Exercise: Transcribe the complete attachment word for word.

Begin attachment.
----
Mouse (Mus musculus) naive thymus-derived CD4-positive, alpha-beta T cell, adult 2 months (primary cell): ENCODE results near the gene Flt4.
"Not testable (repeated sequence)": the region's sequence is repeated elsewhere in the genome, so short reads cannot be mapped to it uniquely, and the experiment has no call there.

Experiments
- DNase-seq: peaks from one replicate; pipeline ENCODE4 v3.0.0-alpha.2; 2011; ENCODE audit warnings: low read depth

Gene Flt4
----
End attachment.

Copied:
Mouse (Mus musculus) naive thymus-derived CD4-positive, alpha-beta T cell, adult 2 months (primary cell): ENCODE results near the gene Flt4.
"Not testable (repeated sequence)": the region's sequence is repeated elsewhere in the genome, so short reads cannot be mapped to it uniquely, and the experiment has no call there.

Experiments
- DNase-seq: peaks from one replicate; pipeline ENCODE4 v3.0.0-alpha.2; 2011; ENCODE audit warnings: low read depth

Gene Flt4